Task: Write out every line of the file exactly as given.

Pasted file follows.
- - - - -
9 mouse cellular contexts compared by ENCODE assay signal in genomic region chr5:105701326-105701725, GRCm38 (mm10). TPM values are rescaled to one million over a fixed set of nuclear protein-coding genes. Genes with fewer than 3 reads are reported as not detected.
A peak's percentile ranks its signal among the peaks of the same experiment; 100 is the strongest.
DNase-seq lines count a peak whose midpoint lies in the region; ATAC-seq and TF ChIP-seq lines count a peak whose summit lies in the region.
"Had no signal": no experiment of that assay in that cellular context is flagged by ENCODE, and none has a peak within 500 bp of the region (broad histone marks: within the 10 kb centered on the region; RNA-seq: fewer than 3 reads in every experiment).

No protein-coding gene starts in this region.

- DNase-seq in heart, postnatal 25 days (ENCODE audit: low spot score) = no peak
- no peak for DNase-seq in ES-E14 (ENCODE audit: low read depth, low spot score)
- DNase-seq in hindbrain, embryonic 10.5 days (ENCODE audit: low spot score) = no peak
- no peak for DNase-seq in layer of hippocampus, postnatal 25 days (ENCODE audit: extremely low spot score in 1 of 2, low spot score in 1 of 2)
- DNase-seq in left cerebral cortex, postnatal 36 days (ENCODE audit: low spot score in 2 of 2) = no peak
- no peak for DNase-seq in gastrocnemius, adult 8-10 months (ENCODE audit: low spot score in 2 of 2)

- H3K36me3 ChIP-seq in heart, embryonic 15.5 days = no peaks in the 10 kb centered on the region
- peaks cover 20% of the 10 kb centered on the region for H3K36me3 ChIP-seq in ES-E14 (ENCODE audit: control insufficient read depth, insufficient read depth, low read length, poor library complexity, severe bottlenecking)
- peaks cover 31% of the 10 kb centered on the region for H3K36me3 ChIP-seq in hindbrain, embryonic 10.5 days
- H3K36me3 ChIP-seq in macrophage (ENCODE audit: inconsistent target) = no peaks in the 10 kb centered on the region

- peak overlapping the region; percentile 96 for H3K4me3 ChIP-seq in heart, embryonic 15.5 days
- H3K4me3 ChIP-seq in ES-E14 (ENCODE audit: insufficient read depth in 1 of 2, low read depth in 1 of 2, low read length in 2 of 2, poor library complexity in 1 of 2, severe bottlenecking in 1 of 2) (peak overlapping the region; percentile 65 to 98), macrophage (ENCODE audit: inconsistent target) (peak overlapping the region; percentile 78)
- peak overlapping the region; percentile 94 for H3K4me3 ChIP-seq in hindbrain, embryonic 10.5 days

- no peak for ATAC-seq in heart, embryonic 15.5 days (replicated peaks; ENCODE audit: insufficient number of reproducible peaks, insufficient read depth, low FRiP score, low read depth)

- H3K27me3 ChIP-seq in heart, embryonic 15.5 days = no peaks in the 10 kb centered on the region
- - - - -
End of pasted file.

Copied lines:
9 mouse cellular contexts compared by ENCODE assay signal in genomic region chr5:105701326-105701725, GRCm38 (mm10). TPM values are rescaled to one million over a fixed set of nuclear protein-coding genes. Genes with fewer than 3 reads are reported as not detected.
A peak's percentile ranks its signal among the peaks of the same experiment; 100 is the strongest.
DNase-seq lines count a peak whose midpoint lies in the region; ATAC-seq and TF ChIP-seq lines count a peak whose summit lies in the region.
"Had no signal": no experiment of that assay in that cellular context is flagged by ENCODE, and none has a peak within 500 bp of the region (broad histone marks: within the 10 kb centered on the region; RNA-seq: fewer than 3 reads in every experiment).

No protein-coding gene starts in this region.

- DNase-seq in heart, postnatal 25 days (ENCODE audit: low spot score) = no peak
- no peak for DNase-seq in ES-E14 (ENCODE audit: low read depth, low spot score)
- DNase-seq in hindbrain, embryonic 10.5 days (ENCODE audit: low spot score) = no peak
- no peak for DNase-seq in layer of hippocampus, postnatal 25 days (ENCODE audit: extremely low spot score in 1 of 2, low spot score in 1 of 2)
- DNase-seq in left cerebral cortex, postnatal 36 days (ENCODE audit: low spot score in 2 of 2) = no peak
- no peak for DNase-seq in gastrocnemius, adult 8-10 months (ENCODE audit: low spot score in 2 of 2)

- H3K36me3 ChIP-seq in heart, embryonic 15.5 days = no peaks in the 10 kb centered on the region
- peaks cover 20% of the 10 kb centered on the region for H3K36me3 ChIP-seq in ES-E14 (ENCODE audit: control insufficient read depth, insufficient read depth, low read length, poor library complexity, severe bottlenecking)
- peaks cover 31% of the 10 kb centered on the region for H3K36me3 ChIP-seq in hindbrain, embryonic 10.5 days
- H3K36me3 ChIP-seq in macrophage (ENCODE audit: inconsistent target) = no peaks in the 10 kb centered on the region

- peak overlapping the region; percentile 96 for H3K4me3 ChIP-seq in heart, embryonic 15.5 days
- H3K4me3 ChIP-seq in ES-E14 (ENCODE audit: insufficient read depth in 1 of 2, low read depth in 1 of 2, low read length in 2 of 2, poor library complexity in 1 of 2, severe bottlenecking in 1 of 2) (peak overlapping the region; percentile 65 to 98), macrophage (ENCODE audit: inconsistent target) (peak overlapping the region; percentile 78)
- peak overlapping the region; percentile 94 for H3K4me3 ChIP-seq in hindbrain, embryonic 10.5 days

- no peak for ATAC-seq in heart, embryonic 15.5 days (replicated peaks; ENCODE audit: insufficient number of reproducible peaks, insufficient read depth, low FRiP score, low read depth)

- H3K27me3 ChIP-seq in heart, embryonic 15.5 days = no peaks in the 10 kb centered on the region